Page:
SCPA – Society for Crocodile Pranks in April
Yes, it’s April Fools’ Day. So Freckles is not really available for adoption….
Just in case you were wondering….
Do crocodiles make good pets?
In a word, no.
Be quite clear – crocodiles are definitely not suitable for beginners, and they are not recommended even for intermediate-level hobbyists. If you have never owned a reptile before, then take this valuable piece of advice: do not consider purchasing a crocodile and instead look at species like skinks, geckos, agamids or small non-venomous snakes. This is not being patronising, because there are far easier and less expensive ways of learning to keep reptiles in captivity. Crocodiles should only be considered by very experienced individuals who have the resources to look after large, demanding reptiles that are difficult to house, difficult to handle, and increasingly expensive to keep.
Small juvenile crocodiles are deceptive – they seem easy enough to handle, and persuasive dealer talk can easily convince people to part with their cash. But do not be fooled. As they grow larger, crocodiles rapidly become stronger and more boisterous. After only a year, many people can no longer handle their animals and it is very common to see 1 to 2 year old animals being given away or illegally released into the wild. Larger crocodiles are, without a doubt, extremely dangerous animals. They are usually hostile, and most people underestimate just how fast and strong they can be – a 6 foot crocodile can throw three adult men off its back. Crocodiles require skill and experience to handle, and larger animals often require a team of people to deal with safely. Failure to account for this means you risk coming away with very serious injuries. Even a small caiman can put you into hospital and scar you for life.
Bill Moss writes: “This picture above shows the results of a bite to the hand of a 23-year-old woman by a young, 3 foot spectacled caiman (Caiman crocodilus). Another person was handling the animal when the woman attempted to point to something and ask a question. She moved her hand parallel to the caiman’s head and about 6 inches away. The caiman struck sideways and was able to grab her hand. The woman reacted by retracting her hand, which resulted in the tearing of the skin and subcutaneous tissues. The result of the bite was eight internal stitches, 6 external stitches, a damaged nerve running to the index finger, permanent scarring and approximately $US600 in medical treatment.”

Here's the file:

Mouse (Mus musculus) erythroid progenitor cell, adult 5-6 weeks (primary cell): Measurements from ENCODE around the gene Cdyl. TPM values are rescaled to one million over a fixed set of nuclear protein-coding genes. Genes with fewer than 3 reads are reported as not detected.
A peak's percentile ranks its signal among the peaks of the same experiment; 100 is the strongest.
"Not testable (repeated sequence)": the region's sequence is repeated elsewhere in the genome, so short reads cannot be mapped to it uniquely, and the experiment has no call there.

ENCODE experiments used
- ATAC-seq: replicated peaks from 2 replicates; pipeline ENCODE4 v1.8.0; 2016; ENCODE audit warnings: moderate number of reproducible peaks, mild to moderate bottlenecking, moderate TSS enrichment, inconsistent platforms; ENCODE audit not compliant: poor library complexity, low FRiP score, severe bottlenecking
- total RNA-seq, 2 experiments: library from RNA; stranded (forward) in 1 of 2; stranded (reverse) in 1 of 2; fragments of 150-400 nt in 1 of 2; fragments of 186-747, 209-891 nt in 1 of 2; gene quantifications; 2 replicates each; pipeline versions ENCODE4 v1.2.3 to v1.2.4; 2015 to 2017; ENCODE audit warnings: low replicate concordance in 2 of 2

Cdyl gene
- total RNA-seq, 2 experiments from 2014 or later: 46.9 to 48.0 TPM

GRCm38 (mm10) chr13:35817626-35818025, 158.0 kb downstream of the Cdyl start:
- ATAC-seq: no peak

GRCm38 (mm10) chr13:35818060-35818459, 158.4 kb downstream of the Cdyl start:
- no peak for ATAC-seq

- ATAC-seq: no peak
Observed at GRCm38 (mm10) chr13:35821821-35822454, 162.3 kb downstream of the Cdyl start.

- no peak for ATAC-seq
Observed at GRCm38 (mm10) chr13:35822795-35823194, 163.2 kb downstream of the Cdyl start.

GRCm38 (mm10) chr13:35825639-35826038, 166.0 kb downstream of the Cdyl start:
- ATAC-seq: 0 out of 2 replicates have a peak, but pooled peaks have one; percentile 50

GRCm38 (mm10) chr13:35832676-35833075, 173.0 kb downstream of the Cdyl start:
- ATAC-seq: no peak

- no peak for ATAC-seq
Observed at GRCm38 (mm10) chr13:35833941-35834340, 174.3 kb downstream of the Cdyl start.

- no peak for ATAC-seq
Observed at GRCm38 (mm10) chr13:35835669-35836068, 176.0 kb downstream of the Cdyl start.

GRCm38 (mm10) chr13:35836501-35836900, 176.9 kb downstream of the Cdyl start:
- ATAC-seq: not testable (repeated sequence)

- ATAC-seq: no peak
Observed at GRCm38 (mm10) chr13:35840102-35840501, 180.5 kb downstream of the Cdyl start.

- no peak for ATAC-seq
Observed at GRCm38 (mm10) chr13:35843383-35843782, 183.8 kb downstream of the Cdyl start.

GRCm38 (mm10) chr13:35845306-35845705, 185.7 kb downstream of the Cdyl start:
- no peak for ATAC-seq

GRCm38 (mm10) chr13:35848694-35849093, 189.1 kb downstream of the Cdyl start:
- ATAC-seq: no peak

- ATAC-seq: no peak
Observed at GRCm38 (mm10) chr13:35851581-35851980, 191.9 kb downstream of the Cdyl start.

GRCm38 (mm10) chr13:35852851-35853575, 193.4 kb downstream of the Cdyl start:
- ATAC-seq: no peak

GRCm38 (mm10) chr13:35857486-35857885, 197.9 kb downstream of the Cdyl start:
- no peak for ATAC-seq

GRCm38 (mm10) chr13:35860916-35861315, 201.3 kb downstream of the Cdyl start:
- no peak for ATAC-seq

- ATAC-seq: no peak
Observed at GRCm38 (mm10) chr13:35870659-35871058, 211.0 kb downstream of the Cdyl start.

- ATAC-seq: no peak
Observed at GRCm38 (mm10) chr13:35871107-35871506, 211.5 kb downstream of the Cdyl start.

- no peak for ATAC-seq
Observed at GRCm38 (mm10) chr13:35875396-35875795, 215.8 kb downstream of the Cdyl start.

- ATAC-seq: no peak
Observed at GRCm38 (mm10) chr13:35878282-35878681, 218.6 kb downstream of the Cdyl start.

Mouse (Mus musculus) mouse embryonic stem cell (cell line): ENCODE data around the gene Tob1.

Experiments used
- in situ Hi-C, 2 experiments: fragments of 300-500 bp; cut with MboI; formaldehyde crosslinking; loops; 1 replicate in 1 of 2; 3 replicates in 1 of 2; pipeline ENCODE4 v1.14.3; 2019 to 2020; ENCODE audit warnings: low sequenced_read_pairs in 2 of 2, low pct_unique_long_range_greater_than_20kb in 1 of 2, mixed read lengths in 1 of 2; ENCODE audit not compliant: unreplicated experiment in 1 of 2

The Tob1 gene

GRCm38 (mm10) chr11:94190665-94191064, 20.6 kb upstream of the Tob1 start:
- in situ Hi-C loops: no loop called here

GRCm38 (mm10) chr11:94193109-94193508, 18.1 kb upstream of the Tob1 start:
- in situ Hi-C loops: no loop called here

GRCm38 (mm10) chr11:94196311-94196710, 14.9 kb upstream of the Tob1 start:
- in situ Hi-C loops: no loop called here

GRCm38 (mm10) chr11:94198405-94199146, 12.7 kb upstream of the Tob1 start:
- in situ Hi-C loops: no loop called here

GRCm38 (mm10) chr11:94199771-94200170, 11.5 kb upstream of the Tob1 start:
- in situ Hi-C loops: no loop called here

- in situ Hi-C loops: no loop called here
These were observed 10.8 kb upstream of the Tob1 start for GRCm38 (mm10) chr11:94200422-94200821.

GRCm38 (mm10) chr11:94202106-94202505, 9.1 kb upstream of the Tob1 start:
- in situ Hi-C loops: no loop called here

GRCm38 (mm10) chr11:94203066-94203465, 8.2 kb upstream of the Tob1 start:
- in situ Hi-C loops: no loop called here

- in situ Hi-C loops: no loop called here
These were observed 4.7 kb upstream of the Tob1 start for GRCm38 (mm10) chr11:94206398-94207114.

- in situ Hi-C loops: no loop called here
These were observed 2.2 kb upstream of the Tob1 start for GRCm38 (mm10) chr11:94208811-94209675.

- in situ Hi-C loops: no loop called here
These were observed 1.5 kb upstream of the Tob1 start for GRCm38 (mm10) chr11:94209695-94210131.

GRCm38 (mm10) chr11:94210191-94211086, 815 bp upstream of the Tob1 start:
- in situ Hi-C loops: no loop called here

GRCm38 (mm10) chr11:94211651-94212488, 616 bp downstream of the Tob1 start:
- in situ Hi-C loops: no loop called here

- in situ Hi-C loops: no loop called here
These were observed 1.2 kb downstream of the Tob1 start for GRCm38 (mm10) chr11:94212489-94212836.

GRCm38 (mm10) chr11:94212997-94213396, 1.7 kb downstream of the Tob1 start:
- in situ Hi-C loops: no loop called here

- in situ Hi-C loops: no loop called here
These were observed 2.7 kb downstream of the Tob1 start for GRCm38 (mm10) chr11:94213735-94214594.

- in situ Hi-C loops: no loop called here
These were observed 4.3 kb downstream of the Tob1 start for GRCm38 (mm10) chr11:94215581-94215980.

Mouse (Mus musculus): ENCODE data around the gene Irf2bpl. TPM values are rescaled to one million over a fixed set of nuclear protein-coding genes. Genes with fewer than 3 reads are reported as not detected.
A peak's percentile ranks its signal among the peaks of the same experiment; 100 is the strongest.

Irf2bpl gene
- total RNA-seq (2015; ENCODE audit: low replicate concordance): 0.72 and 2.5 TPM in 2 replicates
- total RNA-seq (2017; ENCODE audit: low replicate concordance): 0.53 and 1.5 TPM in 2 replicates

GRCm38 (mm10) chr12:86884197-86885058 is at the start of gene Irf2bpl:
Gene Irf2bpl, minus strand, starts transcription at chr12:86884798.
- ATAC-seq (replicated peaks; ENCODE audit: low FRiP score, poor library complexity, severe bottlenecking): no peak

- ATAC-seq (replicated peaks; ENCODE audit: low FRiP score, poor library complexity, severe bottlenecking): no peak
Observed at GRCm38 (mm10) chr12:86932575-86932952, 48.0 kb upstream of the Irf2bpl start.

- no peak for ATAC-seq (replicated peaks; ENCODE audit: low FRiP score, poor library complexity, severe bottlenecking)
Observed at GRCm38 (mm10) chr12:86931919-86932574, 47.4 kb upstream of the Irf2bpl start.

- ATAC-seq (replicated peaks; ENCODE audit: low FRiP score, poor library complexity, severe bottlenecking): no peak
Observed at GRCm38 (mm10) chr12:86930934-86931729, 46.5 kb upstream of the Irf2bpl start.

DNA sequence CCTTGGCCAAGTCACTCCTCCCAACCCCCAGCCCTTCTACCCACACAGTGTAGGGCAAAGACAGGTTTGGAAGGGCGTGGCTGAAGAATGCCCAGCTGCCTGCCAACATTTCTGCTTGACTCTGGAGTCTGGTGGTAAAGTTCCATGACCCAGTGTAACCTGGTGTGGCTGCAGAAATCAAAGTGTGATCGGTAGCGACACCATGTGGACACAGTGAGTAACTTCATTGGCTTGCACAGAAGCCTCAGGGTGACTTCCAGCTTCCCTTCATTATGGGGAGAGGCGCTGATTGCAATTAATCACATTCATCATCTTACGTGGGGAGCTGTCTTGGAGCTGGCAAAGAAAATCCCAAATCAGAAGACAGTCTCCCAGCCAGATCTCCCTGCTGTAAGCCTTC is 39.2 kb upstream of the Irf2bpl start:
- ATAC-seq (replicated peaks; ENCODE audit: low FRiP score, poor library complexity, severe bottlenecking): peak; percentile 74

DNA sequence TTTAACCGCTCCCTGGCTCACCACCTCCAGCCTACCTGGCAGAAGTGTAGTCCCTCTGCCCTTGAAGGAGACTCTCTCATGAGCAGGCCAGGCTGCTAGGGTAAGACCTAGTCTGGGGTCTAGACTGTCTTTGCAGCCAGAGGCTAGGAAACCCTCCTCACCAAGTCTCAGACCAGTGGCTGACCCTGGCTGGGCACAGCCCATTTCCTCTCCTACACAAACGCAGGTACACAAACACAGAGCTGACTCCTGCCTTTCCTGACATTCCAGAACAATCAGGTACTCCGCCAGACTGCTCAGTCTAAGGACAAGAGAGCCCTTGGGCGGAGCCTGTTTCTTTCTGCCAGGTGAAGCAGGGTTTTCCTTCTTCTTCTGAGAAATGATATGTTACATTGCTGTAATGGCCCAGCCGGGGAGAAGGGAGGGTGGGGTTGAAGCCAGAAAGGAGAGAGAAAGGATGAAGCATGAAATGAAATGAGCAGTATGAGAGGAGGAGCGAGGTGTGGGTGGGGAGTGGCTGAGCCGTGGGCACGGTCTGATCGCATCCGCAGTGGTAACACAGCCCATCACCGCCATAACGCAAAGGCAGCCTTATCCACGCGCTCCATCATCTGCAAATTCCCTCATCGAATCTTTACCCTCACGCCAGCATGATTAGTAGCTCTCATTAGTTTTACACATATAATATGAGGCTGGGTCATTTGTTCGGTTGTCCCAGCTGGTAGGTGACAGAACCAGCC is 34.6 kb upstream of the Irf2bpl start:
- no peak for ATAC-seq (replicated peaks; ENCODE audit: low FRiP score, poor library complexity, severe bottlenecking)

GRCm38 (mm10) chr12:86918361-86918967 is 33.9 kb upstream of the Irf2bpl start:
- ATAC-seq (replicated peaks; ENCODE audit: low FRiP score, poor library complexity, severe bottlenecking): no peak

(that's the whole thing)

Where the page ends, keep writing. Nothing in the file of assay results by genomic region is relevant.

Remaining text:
Still want a crocodile for a pet?
Perhaps you think a crocodile can be tamed? Think again. Most people expect that regular handling will reduce their aggressive reptile into a placid lapdog, but they come away disappointed. While some species can become more tolerant than others, this often requires many years of hard work, and most realise that crocodiles are hands-off captives in the best interests of the crocodile and the owner.
By now, you should be in no doubt that crocodiles do not make good pets for the majority of people. However, with suitable experience, the right equipment, enough space and money to set up an appropriate enclosure, plenty of determination and the right attitude, crocodiles can be very rewarding to keep – just as long as you know what to expect. Only a small handful of species would be considered suitable for captivity.
How old do you have to be to keep a crocodile?
This will be tough for some readers to accept, but it is good advice: crocodiles are not for kids. Often those who are most enthusiastic about keeping crocodiles tend to be younger, typically still in their teens. However, given the general unsuitability of crocodiles as “pets” and the experience required to keep them, it is strongly recommended that you are in stable financial position, have longterm facilities available, are physically capable of dealing with very strong and boisterous reptiles, and that you have several years of experience with larger reptiles. Yes it’s true, anyone can keep a hatchling alligator or crocodile easily. But they don’t stay that way for long. Most teenagers live in times of great change, and their ability to keep a crocodile now may not be the same in a few years. Think very carefully about your future plans, otherwise you will have several feet of very large reptile to try and get rid of when nobody wants it.